Pirelli: Tire failures caused by outside factors

Leave a comment

Pirelli’s motorsport director Paul Hembery has explained that the tire failures which occurred towards the end of Free Practice 2 today at Spa-Francorchamps were due to “outside factors” besides the tires themselves.

Sebastian Vettel suffered a tire delamination with around twenty minutes remaining in FP2, forcing him to crawl back to the pits and costing him the final part of the session. Although the Red Bull driver still finished P1, the cause of the puncture was not identified by the team. Just after the session, Fernando Alonso revealed that he too suffered from a slow puncture during his final lap. However, Hembery has been quick to clear Pirelli’s name.

“Towards the end of the afternoon session, both Sebastian Vettel and Fernando Alonso had a puncture on their right-rear tire around turn 14 and we are currently investigating the cause,” he said in a statement from Pirelli. “From initial analysis it appears that both were caused by an outside factor, probably debris on the track.”

The incident involving Vettel harked back to the tire blowout fiasco that ensued at the British Grand Prix earlier this year, where five tire failures risked the safety of the drivers and caused the Grand Prix Drivers’ Association to threaten to boycott the German Grand Prix.

However, Pirelli have since introduced a new construction of tire – matching the one used in 2012 – to prevent such occurrences.

IndyCar 2017 driver review: Ed Carpenter

Getty Images
Leave a comment

MotorSportsTalk continues its annual review of the Verizon IndyCar Series drivers that raced in 2017. The 2017 season behind the wheel was better for Ed Carpenter than either of the last two years, but still wasn’t ideal results-wise in his six oval starts.

Ed Carpenter, No. 20 Ed Carpenter Racing Chevrolet

  • 2016: 25th Place (5 Starts), Best Finish 18th, Best Start 5th, 0 Top-5, 0 Top-10, 1 Lap Led, 11.2 Avg. Start, 21.8 Avg. Finish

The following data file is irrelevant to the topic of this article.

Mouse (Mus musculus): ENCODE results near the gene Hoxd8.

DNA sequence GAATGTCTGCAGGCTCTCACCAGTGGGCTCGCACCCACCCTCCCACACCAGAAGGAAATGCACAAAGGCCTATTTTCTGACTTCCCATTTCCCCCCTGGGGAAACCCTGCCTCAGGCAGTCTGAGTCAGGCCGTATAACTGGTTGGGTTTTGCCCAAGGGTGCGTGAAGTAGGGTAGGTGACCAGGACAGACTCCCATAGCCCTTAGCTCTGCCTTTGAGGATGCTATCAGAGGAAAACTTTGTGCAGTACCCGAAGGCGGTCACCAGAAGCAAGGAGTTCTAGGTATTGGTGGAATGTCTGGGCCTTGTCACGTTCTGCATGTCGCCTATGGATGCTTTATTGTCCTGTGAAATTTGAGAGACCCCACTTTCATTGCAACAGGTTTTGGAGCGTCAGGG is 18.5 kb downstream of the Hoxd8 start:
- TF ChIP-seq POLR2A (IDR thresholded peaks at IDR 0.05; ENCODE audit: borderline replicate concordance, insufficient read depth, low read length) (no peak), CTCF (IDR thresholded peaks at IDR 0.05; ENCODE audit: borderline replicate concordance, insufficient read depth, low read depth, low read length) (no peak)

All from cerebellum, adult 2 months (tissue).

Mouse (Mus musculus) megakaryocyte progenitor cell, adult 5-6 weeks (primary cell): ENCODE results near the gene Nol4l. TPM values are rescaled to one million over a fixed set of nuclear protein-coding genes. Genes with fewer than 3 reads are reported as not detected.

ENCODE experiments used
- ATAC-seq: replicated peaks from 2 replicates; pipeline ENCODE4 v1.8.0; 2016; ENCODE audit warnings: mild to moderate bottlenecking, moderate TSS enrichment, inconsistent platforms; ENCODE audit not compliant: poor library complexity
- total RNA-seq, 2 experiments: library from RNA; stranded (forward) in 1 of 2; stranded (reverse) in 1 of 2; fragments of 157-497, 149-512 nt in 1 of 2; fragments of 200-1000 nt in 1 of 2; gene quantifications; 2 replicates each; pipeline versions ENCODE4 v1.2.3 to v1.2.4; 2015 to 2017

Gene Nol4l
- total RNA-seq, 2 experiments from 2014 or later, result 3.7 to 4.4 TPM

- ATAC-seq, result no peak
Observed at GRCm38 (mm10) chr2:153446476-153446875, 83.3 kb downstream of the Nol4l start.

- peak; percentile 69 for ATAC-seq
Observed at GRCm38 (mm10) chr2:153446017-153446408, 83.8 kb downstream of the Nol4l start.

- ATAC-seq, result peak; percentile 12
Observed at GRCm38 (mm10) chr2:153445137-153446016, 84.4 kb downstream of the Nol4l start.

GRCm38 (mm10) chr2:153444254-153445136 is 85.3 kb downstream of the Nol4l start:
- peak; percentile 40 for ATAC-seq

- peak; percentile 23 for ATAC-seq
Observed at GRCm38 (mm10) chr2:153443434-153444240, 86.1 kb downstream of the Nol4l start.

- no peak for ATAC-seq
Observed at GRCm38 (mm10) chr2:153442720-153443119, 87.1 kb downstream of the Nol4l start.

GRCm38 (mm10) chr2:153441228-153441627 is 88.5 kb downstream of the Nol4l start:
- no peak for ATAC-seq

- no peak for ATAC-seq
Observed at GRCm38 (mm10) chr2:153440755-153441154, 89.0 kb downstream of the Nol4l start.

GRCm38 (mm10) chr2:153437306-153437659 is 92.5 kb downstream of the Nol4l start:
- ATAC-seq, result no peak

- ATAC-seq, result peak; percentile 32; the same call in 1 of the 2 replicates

• 2017: 22nd Place (6 Starts), Best Finish 7th, Best Start 2nd, 0 Top-5, 1 Top-10, 5 Laps Led, 11.3 Avg. Start, 12.3 Avg. Finish

Ed Carpenter’s 2017 season was largely one of frustration, both behind the wheel and as a team owner.

While a respectable turnaround in results occurred – Carpenter finished between seventh and 12th in five of his six oval races after a nightmare season of ending 18th or worse in each of his 2016 starts – this is still not what he sets out to strive for in the races he does. Lost opportunities loomed larger than any official result he or the Ed Carpenter Racing team achieved.

Carpenter and new teammate JR Hildebrand, in for the departed Josef Newgarden, dominated preseason testing in Phoenix but Hildebrand could only muster third in the race, Carpenter a season-best seventh. Then at Indianapolis, Carpenter (second) and Hildebrand (sixth) flew the flag for Chevrolet in qualifying and practice pace, but they fell to 11th and 16th on race day owing to a front-wing change and late-race penalty for passing before a restart.

Both drivers got collected in incidents at Texas. Hildebrand qualified and finished a season-best second in Iowa but that result came only after the ECR crew rebuilt his car from a crash in practice. Then Carpenter had a practice crash in Pocono and despite a rapid rebuild, they missed the clock to qualify by mere minutes and were unable to do so. Carpenter’s spin on a slick Gateway track at the start of the race sent him over Will Power’s nose assembly in one of the scarier looking incidents of the year, although fortunately he was OK.

In a similar refrain as we often write, it’s not that Carpenter’s lost his ability to drive and he remains one of the series’ savviest and smartest people in the paddock. There have been a lot of extenuating circumstances of late, and it almost felt as though this team had “empty nest” components. Since September, Carpenter has had to secure his team’s future with a move away from its Speedway, Ind. shop, line up Spencer Pigot for a full-time drive replacing Hildebrand in the No. 21 car, find a new road/street course driver in the No. 20 car, and manage both driving and owning himself.